He wants us to possess and practice love, patience, mercy, faith, kindness, gentleness, meekness and temperance, and He wants us to do these things with self-restraint and self-direction. To do them, we must have godly character.
God develops character in those whom He has called, those who are baptized into Christ and are obeying God. (Even repentance and baptism are acts of obedience.) He does this developing through the power of His Spirit in us. Godly character stays with us; it's all that stays with us. It's what we are when we're born into the family of God at the resurrection.
The enemy of character
I want to summarize as simply as I can how our enemy has tried to destroy this permanent character--even the concept of character--that God creates in us as individuals. Prophecy pinpoints how this takes place through deception:
"For certain men whose condemnation was written about long ago have secretly slipped in among you. They are godless men, who change the grace of our God into a licence for immorality and deny Jesus Christ our only Sovereign and Lord" (Jude 4, NIV).
"But there were also false prophets among the people, even as there will be false teachers among you, who will secretly bring in destructive heresies, even denying the Lord who bought them, and bring on themselves swift destruction. And many will follow their destructive ways, because of whom the way of truth will be blasphemed. By covetousness they will exploit you with deceptive words; for a long time their judgment has not been idle, and their destruction does not slumber" (2 Peter 2:1-3, NKJV).
These false teachings affected the church then and are prophesied to happen over and over until Jesus comes:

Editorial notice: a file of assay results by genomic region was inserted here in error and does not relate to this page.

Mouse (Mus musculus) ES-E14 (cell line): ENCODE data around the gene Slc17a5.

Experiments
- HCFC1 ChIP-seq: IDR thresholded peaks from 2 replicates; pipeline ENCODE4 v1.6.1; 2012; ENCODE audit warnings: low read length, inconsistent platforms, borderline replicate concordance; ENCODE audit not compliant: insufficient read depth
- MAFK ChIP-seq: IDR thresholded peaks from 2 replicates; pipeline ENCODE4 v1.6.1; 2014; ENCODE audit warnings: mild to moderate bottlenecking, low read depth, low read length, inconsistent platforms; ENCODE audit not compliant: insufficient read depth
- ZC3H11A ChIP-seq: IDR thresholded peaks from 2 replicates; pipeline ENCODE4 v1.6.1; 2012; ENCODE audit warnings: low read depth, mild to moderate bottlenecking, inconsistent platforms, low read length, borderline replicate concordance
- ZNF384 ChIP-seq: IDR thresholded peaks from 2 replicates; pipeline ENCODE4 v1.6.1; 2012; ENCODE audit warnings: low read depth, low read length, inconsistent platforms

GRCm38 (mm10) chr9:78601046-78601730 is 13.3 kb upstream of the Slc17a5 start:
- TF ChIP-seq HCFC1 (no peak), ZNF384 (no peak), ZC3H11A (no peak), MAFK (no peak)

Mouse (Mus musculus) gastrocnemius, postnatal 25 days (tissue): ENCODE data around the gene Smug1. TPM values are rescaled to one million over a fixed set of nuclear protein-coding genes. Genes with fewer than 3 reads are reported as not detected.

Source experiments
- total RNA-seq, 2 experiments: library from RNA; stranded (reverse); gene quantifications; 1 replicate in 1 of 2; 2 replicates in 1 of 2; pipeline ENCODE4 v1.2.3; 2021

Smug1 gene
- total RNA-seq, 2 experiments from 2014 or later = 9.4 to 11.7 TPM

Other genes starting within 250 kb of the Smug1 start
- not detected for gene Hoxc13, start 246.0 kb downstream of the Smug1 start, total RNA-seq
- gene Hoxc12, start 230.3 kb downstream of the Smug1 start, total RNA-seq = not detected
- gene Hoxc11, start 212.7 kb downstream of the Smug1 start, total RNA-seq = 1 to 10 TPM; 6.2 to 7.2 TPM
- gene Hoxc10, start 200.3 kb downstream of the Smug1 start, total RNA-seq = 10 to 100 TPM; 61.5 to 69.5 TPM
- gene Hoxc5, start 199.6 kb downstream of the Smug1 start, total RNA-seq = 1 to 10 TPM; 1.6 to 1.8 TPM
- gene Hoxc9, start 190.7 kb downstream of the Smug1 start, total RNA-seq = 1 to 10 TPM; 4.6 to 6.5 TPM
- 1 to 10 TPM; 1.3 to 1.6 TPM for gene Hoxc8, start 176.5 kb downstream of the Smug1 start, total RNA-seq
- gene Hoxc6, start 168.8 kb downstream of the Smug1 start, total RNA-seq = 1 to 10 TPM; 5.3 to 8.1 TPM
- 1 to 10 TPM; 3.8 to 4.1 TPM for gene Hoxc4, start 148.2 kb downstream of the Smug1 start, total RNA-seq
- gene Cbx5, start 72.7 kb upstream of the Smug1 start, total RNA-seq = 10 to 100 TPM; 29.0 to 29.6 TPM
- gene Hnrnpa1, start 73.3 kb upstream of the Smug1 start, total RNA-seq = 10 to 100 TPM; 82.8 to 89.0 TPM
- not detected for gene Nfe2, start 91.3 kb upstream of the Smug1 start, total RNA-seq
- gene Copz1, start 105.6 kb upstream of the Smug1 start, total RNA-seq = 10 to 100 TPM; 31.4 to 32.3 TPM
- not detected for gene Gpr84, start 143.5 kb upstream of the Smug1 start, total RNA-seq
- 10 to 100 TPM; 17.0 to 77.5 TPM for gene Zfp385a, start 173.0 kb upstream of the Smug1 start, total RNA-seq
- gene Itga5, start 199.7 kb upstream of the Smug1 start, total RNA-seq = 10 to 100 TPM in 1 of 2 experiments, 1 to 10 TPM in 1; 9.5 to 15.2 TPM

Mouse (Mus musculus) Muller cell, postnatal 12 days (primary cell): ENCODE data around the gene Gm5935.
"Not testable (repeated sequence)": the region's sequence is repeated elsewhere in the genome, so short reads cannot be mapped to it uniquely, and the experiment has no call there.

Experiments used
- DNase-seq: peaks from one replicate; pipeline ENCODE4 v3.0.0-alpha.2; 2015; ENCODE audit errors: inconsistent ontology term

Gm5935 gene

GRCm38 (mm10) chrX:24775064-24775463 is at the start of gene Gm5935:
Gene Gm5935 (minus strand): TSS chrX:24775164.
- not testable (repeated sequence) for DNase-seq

"And then the lawless one will be revealed, whom the Lord will consume with the breath of His mouth and destroy with the brightness of His coming" (2 Thessalonians 2:8).
Different words mean different things to different people. When you hear John Newton's song "Amazing Grace," the word grace in the lyrics means different things to different people.
Just what do you mean grace?
To many in the Churches of God, grace means one thing. To many others in the Churches of God, grace means something altogether different.
When the gnostic Christians in Jude's and Peter's day talked about "Christ in you," those words had a meaning to them different from Jude's and Peter's understanding. The gnostic Christians believed they possessed a mystical, magical spirit apart from their "spirit in man," or their minds. They taught a grace that rendered obedience unnecessary and even undesirable. They used the doctrine of grace to prevent the development of spiritual character.
These "Christians" believed the Old Testament, the Old Covenant, the law, even the Creator of the physical world, were evil.
The gnostics' bedrock belief was that anything physical is evil, and only the spiritual can be good.
The early church fought this false notion. Paul spent a lot of time refuting it. We find hints and references in nearly all of his writings of his war on this erroneous concept. I think that is why so many misunderstand his writings, especially when it comes to law and grace.
Paul fights back
Paul fought the attacks on the concept of character in at least two ways.
The Jews thought they could gain salvation by developing righteous character through the law. Paul taught that the Jews--and everyone--had to be saved by grace. To Paul grace was God's expression of love to us and all mankind evidenced by God's giving His only begotten Son as a sacrifice to pay for our sins.